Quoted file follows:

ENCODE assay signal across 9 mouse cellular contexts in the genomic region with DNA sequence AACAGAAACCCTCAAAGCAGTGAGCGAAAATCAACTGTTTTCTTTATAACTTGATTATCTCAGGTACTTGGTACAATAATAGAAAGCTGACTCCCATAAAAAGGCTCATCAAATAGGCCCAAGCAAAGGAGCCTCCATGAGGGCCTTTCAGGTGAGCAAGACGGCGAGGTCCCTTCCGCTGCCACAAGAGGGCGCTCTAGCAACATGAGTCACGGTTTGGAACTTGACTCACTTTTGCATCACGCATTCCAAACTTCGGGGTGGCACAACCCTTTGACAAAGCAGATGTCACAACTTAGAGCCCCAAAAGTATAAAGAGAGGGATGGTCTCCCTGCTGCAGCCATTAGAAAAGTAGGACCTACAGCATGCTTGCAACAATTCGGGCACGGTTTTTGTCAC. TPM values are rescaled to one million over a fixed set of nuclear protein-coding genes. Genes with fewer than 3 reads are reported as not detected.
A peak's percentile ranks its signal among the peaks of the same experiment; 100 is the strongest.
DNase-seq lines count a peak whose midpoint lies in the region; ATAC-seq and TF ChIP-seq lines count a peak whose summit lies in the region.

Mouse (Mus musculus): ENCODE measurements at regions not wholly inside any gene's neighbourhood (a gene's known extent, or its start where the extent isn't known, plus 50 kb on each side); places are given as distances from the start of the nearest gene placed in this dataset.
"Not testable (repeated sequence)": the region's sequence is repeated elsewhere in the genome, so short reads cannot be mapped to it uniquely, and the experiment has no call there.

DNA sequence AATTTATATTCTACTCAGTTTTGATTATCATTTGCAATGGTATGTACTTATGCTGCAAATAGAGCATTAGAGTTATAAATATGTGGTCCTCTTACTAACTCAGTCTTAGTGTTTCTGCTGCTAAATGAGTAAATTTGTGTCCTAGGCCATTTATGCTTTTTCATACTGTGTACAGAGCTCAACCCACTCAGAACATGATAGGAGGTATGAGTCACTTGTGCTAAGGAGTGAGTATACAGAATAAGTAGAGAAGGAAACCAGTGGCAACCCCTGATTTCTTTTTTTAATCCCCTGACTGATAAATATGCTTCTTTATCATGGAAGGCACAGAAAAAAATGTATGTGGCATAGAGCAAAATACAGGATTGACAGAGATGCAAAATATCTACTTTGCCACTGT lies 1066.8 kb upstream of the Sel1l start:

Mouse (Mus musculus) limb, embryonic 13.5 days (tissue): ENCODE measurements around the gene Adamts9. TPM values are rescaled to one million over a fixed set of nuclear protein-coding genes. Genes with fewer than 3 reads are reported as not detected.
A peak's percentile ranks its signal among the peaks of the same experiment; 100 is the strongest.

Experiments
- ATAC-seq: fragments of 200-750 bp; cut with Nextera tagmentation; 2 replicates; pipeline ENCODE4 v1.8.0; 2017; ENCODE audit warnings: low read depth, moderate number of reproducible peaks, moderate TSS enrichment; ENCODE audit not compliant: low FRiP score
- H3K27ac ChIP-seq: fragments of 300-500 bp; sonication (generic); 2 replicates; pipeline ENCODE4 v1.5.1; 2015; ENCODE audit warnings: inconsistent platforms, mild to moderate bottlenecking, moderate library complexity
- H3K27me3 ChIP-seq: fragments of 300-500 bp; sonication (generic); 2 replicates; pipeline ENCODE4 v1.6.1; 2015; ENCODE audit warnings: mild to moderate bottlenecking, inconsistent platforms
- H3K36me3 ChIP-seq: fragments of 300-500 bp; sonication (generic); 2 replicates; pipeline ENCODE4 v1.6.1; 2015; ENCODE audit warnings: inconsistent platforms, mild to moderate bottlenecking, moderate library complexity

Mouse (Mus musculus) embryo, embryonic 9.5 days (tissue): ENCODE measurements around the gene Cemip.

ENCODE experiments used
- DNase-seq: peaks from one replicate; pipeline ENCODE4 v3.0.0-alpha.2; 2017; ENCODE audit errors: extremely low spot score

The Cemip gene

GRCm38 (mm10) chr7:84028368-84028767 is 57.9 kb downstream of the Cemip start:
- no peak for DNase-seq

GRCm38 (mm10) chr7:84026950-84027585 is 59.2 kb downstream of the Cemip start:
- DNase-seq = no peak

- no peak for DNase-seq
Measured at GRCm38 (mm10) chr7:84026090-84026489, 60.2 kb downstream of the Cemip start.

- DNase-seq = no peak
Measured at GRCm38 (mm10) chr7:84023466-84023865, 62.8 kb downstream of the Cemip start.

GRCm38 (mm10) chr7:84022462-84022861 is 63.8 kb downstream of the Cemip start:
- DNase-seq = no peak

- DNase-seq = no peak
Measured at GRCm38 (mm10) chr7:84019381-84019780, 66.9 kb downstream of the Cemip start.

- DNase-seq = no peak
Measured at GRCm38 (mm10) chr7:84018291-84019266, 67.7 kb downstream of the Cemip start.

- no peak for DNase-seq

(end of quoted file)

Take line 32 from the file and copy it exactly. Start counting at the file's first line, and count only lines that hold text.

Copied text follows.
- no peak for DNase-seq